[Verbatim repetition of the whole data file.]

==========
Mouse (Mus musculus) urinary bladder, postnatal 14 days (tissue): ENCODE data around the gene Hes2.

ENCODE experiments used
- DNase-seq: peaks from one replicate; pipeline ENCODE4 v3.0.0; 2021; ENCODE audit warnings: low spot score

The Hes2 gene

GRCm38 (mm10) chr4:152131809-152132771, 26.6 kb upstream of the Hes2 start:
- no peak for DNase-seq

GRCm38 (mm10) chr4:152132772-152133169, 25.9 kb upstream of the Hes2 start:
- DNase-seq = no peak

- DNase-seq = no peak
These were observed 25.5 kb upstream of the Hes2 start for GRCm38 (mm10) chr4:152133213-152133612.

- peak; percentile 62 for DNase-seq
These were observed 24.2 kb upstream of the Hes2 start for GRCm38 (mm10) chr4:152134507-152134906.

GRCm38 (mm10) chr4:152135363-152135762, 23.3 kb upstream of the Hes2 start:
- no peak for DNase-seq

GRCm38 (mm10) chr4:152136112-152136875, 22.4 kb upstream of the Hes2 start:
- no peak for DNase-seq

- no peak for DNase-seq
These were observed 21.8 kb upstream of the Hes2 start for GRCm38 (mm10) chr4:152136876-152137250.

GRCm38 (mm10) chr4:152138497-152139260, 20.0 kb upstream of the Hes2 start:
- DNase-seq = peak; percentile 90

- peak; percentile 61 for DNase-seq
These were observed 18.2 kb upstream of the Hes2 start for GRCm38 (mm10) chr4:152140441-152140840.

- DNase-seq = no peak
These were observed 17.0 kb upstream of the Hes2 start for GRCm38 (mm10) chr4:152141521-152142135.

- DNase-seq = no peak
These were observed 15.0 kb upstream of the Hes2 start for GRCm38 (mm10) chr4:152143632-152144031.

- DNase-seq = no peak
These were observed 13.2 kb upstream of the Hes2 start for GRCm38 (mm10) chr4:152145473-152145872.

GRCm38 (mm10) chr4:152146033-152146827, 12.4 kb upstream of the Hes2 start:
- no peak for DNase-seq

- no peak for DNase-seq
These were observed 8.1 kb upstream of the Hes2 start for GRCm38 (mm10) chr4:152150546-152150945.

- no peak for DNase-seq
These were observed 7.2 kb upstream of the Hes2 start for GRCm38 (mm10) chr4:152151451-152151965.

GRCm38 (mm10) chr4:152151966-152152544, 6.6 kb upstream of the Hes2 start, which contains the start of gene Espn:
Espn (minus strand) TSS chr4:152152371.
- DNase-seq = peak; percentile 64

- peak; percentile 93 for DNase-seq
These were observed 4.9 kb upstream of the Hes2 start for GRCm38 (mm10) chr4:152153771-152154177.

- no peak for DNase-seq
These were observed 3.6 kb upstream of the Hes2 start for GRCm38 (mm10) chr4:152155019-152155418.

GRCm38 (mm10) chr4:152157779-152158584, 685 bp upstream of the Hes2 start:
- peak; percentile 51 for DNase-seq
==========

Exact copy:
Mouse (Mus musculus) urinary bladder, postnatal 14 days (tissue): ENCODE data around the gene Hes2.

ENCODE experiments used
- DNase-seq: peaks from one replicate; pipeline ENCODE4 v3.0.0; 2021; ENCODE audit warnings: low spot score

The Hes2 gene

GRCm38 (mm10) chr4:152131809-152132771, 26.6 kb upstream of the Hes2 start:
- no peak for DNase-seq

GRCm38 (mm10) chr4:152132772-152133169, 25.9 kb upstream of the Hes2 start:
- DNase-seq = no peak

- DNase-seq = no peak
These were observed 25.5 kb upstream of the Hes2 start for GRCm38 (mm10) chr4:152133213-152133612.

- peak; percentile 62 for DNase-seq
These were observed 24.2 kb upstream of the Hes2 start for GRCm38 (mm10) chr4:152134507-152134906.

GRCm38 (mm10) chr4:152135363-152135762, 23.3 kb upstream of the Hes2 start:
- no peak for DNase-seq

GRCm38 (mm10) chr4:152136112-152136875, 22.4 kb upstream of the Hes2 start:
- no peak for DNase-seq

- no peak for DNase-seq
These were observed 21.8 kb upstream of the Hes2 start for GRCm38 (mm10) chr4:152136876-152137250.

GRCm38 (mm10) chr4:152138497-152139260, 20.0 kb upstream of the Hes2 start:
- DNase-seq = peak; percentile 90

- peak; percentile 61 for DNase-seq
These were observed 18.2 kb upstream of the Hes2 start for GRCm38 (mm10) chr4:152140441-152140840.

- DNase-seq = no peak
These were observed 17.0 kb upstream of the Hes2 start for GRCm38 (mm10) chr4:152141521-152142135.

- DNase-seq = no peak
These were observed 15.0 kb upstream of the Hes2 start for GRCm38 (mm10) chr4:152143632-152144031.

- DNase-seq = no peak
These were observed 13.2 kb upstream of the Hes2 start for GRCm38 (mm10) chr4:152145473-152145872.

GRCm38 (mm10) chr4:152146033-152146827, 12.4 kb upstream of the Hes2 start:
- no peak for DNase-seq

- no peak for DNase-seq
These were observed 8.1 kb upstream of the Hes2 start for GRCm38 (mm10) chr4:152150546-152150945.

- no peak for DNase-seq
These were observed 7.2 kb upstream of the Hes2 start for GRCm38 (mm10) chr4:152151451-152151965.

GRCm38 (mm10) chr4:152151966-152152544, 6.6 kb upstream of the Hes2 start, which contains the start of gene Espn:
Espn (minus strand) TSS chr4:152152371.
- DNase-seq = peak; percentile 64

- peak; percentile 93 for DNase-seq
These were observed 4.9 kb upstream of the Hes2 start for GRCm38 (mm10) chr4:152153771-152154177.

- no peak for DNase-seq
These were observed 3.6 kb upstream of the Hes2 start for GRCm38 (mm10) chr4:152155019-152155418.

GRCm38 (mm10) chr4:152157779-152158584, 685 bp upstream of the Hes2 start:
- peak; percentile 51 for DNase-seq